Laundry odor is something I’ve struggled with for years. With two teenage boys, musty clothes are a given. With high humidity levels in summer, we tend to end up with musty towels, too, because they simply stay damp on the towel bar.…
My stove gets a workout. Between cooking from scratch and canning and preserving, there are plenty of spills, drips and stains. I wipe up the main surfaces daily, often multiple times per day, but the drip pans and the grates over the burners are usually too hot to clean until later – when I’m on to another task. In the oven, things do run over occasionally, so that must be dealt with as well.
When I went searching for “natural stove cleaners” and “natural stove top cleaners”, I came up with images of stoves with just minor baked on smudges and smears. I figured I can’t be the only one out there with a really grimy stove looking for a non-toxic option, so I decided to share what works for me.…
In many parts of the country, having to remove hard water buildup is a necessity. Our well water is hard (it has a lot of calcium and magnesium in it), plus it has rust and particulates. Even with a softener and whole house particulate filter, over time deposits build up in the faucets and shower heads. I noticed recently that the kitchen and bathroom faucets and the shower head had reduced flow, plus a lot of the water was spraying the wrong direction. It was time for a good cleaning.…
This is a guest post by Christy Fechser.
Is the cleaner you’re using to spray your counters, your fridge, your stove, or even your baby’s high chair safe to use?
Several years ago I was cleaning my kitchen and happened to glance at the label of a cleaner that I used for everything. It said “Do not use on kitchen surfaces.”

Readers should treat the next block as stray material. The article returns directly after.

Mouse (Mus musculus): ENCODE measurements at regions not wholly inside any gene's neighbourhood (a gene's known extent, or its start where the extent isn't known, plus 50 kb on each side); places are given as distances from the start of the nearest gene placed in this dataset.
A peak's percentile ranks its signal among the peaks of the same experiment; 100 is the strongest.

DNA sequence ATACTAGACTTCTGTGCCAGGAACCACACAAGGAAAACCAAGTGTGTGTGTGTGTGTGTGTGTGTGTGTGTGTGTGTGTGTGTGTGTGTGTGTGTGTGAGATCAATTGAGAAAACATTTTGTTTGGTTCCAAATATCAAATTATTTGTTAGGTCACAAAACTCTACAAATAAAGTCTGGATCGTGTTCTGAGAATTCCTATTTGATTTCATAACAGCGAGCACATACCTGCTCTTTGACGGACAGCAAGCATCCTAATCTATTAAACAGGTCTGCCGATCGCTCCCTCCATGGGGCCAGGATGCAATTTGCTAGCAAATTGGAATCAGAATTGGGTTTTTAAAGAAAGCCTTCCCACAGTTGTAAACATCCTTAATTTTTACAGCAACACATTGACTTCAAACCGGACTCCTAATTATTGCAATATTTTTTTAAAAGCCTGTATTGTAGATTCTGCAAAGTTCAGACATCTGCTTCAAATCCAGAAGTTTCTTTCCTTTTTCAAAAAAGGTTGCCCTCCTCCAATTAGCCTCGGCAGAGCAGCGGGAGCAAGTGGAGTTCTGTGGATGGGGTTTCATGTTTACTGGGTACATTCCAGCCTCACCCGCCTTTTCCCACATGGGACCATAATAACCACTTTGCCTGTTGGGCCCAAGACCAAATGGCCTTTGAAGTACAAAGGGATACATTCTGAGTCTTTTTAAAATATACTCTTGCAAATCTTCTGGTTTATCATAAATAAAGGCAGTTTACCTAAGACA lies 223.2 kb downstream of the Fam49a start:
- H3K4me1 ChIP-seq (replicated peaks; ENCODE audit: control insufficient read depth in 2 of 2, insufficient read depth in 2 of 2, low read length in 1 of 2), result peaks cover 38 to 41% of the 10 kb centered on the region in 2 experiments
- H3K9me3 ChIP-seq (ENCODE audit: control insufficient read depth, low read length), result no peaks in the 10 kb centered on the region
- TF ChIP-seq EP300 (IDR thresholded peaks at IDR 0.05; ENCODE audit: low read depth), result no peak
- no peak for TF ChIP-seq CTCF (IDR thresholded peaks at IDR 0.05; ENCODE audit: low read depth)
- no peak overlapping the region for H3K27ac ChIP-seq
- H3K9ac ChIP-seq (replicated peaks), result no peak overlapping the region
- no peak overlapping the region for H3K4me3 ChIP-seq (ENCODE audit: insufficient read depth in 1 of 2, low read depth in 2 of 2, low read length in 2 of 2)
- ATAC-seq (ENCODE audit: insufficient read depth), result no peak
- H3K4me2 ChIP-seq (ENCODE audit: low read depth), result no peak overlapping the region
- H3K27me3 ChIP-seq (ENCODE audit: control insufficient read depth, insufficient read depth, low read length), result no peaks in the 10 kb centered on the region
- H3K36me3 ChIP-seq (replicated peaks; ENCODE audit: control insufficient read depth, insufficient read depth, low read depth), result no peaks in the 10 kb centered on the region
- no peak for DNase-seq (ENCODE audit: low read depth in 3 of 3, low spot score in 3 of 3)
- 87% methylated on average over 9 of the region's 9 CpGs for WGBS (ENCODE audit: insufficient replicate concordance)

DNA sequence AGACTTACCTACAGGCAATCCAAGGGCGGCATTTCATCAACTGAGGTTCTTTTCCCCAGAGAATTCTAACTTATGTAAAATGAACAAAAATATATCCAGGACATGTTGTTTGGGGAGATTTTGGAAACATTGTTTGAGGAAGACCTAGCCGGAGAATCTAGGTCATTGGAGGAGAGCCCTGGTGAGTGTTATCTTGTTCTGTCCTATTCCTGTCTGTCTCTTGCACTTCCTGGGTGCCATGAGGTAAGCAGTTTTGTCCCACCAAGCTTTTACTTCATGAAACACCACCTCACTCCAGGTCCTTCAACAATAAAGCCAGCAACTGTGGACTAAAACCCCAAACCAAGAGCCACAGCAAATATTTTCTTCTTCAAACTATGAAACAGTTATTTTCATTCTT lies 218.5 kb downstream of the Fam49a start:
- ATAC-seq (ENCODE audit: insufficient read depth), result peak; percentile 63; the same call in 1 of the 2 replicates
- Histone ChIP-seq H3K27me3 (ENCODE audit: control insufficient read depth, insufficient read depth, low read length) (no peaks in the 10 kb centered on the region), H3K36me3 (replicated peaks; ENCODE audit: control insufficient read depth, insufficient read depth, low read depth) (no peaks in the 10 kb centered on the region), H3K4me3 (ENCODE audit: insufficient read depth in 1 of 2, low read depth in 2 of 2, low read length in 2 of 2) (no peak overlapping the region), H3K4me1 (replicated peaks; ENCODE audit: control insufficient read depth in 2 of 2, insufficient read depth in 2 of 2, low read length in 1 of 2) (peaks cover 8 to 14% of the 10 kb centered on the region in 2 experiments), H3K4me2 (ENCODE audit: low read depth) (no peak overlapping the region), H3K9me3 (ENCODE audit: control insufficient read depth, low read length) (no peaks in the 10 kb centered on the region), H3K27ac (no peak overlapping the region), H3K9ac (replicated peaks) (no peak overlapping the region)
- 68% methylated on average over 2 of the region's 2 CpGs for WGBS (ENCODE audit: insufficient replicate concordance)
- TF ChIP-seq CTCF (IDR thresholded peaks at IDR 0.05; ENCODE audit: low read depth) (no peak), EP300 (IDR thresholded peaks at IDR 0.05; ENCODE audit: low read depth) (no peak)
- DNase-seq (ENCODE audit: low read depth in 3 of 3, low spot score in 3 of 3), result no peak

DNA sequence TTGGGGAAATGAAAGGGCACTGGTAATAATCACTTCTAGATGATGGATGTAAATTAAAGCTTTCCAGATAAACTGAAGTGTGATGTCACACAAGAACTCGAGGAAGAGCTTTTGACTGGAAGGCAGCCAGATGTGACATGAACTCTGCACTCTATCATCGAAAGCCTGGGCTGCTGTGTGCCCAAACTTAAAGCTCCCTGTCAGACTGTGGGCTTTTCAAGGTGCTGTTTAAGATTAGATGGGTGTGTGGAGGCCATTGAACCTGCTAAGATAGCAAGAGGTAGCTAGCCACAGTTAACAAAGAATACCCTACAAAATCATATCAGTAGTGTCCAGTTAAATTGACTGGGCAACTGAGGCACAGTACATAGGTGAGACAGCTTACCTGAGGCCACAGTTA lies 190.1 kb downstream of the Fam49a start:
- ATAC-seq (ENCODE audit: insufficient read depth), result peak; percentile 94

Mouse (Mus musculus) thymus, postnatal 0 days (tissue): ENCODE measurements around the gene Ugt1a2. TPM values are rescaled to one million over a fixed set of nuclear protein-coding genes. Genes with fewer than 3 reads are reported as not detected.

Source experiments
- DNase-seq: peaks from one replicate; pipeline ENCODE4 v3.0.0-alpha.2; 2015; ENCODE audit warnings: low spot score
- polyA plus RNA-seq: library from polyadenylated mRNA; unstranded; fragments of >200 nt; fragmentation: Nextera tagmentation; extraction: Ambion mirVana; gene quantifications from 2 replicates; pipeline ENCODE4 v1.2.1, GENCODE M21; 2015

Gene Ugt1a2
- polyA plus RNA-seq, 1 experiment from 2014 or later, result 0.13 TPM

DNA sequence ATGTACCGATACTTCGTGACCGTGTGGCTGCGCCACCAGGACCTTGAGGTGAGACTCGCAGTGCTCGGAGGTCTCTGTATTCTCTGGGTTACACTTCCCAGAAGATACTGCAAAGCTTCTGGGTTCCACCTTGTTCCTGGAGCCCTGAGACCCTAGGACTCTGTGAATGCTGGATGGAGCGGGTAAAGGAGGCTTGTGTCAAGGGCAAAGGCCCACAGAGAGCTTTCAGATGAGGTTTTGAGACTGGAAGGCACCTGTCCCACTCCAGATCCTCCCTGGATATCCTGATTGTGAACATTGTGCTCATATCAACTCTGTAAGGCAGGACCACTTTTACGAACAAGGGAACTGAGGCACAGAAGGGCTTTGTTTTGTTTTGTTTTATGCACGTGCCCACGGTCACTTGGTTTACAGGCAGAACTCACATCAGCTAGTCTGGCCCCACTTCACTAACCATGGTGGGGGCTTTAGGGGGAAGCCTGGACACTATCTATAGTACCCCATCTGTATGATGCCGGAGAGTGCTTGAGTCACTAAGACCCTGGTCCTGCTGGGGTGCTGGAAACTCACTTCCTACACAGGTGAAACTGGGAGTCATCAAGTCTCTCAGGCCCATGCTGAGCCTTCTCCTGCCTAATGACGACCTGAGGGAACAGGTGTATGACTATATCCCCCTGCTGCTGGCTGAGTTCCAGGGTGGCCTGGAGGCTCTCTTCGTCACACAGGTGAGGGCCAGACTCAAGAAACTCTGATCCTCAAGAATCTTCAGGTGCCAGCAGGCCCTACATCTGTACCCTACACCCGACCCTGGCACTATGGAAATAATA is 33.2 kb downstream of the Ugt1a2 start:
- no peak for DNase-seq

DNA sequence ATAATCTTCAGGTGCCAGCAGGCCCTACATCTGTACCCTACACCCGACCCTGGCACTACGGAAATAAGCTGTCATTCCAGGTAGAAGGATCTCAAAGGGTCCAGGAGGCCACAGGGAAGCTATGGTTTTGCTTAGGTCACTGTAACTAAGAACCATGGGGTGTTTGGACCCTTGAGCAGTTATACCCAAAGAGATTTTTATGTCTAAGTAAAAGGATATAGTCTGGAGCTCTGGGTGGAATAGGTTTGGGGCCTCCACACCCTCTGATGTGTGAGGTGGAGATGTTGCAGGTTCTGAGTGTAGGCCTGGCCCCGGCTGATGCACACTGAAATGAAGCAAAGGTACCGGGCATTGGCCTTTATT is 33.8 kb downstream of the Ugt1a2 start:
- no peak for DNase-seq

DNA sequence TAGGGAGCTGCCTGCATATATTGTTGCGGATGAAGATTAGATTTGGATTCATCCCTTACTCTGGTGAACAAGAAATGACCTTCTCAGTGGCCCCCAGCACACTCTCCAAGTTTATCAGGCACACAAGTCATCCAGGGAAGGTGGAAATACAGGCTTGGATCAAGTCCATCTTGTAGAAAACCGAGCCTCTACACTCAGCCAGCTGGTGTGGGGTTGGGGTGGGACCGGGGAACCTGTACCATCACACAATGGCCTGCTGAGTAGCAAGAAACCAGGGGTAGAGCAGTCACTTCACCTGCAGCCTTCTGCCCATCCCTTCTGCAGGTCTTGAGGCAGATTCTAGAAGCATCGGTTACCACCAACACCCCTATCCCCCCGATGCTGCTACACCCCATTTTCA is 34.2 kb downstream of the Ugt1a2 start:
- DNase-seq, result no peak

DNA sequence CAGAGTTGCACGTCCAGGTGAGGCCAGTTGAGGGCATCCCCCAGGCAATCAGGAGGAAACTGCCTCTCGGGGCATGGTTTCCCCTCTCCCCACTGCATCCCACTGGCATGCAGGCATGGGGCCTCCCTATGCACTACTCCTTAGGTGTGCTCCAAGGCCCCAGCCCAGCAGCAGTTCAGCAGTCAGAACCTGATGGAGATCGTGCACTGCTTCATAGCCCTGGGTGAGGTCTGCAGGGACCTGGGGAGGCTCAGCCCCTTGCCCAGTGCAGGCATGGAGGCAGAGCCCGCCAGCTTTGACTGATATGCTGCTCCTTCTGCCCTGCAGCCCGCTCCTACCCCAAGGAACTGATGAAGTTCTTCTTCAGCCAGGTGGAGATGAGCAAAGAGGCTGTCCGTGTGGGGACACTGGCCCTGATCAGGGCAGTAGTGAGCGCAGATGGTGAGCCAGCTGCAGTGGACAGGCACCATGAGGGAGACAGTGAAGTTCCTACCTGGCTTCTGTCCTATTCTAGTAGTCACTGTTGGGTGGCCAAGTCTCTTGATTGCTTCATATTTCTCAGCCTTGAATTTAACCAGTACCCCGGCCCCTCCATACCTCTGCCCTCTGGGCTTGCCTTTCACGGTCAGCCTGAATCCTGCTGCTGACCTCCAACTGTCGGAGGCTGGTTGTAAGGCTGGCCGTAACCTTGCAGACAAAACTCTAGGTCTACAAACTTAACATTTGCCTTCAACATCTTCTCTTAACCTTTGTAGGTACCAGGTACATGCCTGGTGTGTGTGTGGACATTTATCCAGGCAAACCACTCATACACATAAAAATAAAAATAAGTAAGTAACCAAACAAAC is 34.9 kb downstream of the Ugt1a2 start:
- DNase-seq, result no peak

I was horrified! I can’t use it on my kitchen surfaces?? I had used that particular cleaner to clean EVERYTHING, as did my Mom when I was growing up. It dawned on me in that moment that just because they kill germs it does not make them safe (which I probably should have realized sooner).
You cook on those surfaces and your kids drop food on those surfaces and then eat that food. Topical exposure isn’t the only worry though. When you spray a surface you are dispersing those chemicals into the air for everyone to inhale. They can do a lot of damage to our lungs and other organs.
Often times we think that we are using household cleaners to “clean” but take no mind of what they are leaving behind. I’m not sure which is more dangerous, the germs on the counter or the chemicals that killed the germs. Of course, we want the surfaces in our home to be clean but we want them to be clean of chemicals as well. So what do we do?
We can make our own cleaners that are very effective at killing germs while not causing harm to our family members.
I have an easy to make and easy to use list of DIY natural cleaners that smell good and work great!…
Unwanted six legged visitors driving you “buggy”? Use these simple, non-toxic home pest control methods to eliminate and reduce common household bugs and avoid standard, neurotoxic organophosphate pesticides.
Keep flies and biting flies away
A time honored trick for keeping common flies away from animals and outdoor activities is to hang gallon plastic bags half filled with water with a penny in the bottom near the area you want fly free.
Apparently, the reflection of light off the water keeps the flies away. (It might be sensory overload of their compound eyes?) Make sure to hang the bag in the sun to get the best effect. I have not tried this, because we usually don’t have much trouble with flies, but have seen it recommended on several sites. Let me know if you’ve tried it and how it worked for you.…